Relieved of some of the pressure to make sweeping changes in the UCL by the actions of the bar and attorney general, the legislative leadership rejected all of the proposals to change the law except two — a linked package (SB 122 and AB 95) sponsored by the Consumer Attorneys and authored by the chairs of the two legislative judiciary committees, Sen. Martha Escutia and Assembly Mem-ber Ellen Corbett, which proposed to make targeted changes in the law. A coalition of Republicans and moderate Democrats saw the proposed changes as too little in the way of reform and banded together to defeat SB 122 on the final night of the session, leaving nothing done legislatively in the area — and raising the prospect that proponents of more sweeping changes in the law may go the initiative route.

The defeat of SB 122 was only one episode in a rather chaotic August, made that way principally by the prospect of the Oct. 7 recall election. Fearful that the recall might be successful and the governor replaced with a far-less-friendly successor, liberal lawmakers pushed hard to get every bill they could down to the governor's desk for signature — while their conservative counterparts tried to make a legislative goal line stand. 

Further adding to the end-of-session chaos was another budget-related issue: The Senate's refusal to take up six budget "trailer" bills containing cuts and augmentations that Assembly Republicans had demanded and received from their Democratic counterparts as a condition of finally sending the budget to the governor in July. The Senate's nonpartisan stance was that, since they had not been party to the agreement, they were not bound by it. This angered Assembly Republicans, who responded by withholding the votes needed to pass any 2/3-vote measure in the final week of the session. This resulted in some serious 11th-hour scrambling for alternative legislative vehicles for some proposed laws (such as an essential fix to the newly increased court fees, which ultimately ended up in AB 296) and the failure to enact others.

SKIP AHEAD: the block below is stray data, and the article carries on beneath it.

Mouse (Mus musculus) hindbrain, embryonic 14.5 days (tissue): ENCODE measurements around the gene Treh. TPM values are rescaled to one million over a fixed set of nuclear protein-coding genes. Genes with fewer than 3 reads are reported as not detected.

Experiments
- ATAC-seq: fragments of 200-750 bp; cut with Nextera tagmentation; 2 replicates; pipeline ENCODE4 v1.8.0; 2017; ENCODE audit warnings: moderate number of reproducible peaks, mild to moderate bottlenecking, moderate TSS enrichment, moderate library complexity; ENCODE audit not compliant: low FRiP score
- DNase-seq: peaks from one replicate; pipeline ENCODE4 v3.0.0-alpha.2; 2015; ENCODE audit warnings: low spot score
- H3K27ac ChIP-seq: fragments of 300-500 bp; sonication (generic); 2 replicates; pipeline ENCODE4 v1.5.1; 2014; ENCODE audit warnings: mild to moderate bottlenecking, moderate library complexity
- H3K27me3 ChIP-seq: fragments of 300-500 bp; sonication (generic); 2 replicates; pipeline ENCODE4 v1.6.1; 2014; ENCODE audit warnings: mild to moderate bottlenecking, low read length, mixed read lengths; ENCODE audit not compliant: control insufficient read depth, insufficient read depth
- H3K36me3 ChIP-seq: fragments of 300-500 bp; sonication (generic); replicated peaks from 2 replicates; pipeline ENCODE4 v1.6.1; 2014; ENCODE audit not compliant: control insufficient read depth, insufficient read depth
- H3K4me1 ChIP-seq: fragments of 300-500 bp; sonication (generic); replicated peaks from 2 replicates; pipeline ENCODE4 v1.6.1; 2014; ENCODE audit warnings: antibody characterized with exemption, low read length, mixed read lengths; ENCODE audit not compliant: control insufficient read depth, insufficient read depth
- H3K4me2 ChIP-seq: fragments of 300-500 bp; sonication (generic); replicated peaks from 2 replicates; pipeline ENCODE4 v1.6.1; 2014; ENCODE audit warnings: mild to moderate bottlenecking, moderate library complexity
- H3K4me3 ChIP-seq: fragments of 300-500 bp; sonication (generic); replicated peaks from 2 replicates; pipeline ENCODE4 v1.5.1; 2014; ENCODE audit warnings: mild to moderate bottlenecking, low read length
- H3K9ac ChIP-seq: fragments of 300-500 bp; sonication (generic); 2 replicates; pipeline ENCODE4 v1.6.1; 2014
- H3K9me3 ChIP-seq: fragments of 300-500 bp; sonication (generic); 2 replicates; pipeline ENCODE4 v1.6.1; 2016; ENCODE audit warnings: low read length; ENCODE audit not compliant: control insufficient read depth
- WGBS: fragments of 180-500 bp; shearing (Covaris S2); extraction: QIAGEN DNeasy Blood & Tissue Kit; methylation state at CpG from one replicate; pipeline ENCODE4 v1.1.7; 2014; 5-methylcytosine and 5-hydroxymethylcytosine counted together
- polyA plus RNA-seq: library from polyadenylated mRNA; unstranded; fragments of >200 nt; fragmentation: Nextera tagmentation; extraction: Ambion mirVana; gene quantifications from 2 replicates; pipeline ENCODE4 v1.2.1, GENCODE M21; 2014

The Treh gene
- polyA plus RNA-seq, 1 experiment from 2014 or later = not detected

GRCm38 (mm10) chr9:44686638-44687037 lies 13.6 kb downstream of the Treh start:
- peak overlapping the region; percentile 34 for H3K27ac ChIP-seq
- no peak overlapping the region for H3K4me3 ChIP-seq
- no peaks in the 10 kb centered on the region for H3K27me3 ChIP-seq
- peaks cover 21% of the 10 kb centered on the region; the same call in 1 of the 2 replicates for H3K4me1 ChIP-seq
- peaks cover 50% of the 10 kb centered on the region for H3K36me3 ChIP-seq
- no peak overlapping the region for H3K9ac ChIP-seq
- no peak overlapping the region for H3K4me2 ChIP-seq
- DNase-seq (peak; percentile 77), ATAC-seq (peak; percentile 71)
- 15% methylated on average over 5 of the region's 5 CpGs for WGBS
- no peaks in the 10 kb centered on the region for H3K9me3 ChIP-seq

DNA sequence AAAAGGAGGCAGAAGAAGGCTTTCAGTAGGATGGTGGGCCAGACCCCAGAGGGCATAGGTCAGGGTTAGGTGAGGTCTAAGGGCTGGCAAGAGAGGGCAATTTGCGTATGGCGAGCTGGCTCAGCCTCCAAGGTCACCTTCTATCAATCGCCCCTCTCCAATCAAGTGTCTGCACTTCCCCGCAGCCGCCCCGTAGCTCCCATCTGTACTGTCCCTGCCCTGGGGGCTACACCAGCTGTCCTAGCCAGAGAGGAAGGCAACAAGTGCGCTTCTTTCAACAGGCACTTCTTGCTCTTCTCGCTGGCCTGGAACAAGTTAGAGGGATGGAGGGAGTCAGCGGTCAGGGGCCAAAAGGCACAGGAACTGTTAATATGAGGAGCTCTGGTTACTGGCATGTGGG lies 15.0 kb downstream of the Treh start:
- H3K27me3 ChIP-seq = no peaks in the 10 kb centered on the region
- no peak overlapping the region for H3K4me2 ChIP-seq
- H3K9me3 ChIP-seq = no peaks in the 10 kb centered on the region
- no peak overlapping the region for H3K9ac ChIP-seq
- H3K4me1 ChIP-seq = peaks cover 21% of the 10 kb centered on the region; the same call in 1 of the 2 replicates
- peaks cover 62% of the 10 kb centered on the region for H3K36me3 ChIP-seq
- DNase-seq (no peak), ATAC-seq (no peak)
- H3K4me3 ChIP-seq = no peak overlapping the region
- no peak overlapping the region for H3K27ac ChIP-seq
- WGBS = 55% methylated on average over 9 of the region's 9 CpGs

Included in this latter group was a bill (AB 1313 – Parra) needed to keep the state's version of "Megan's Law" creating a database of registered sex offenders from sunsetting at the end of the year. Given the political sensitivities of the issue, it's quite possible we will see a special session or a reconvening of the current session to deal with this — and perhaps other — issues.

It may not be over yet.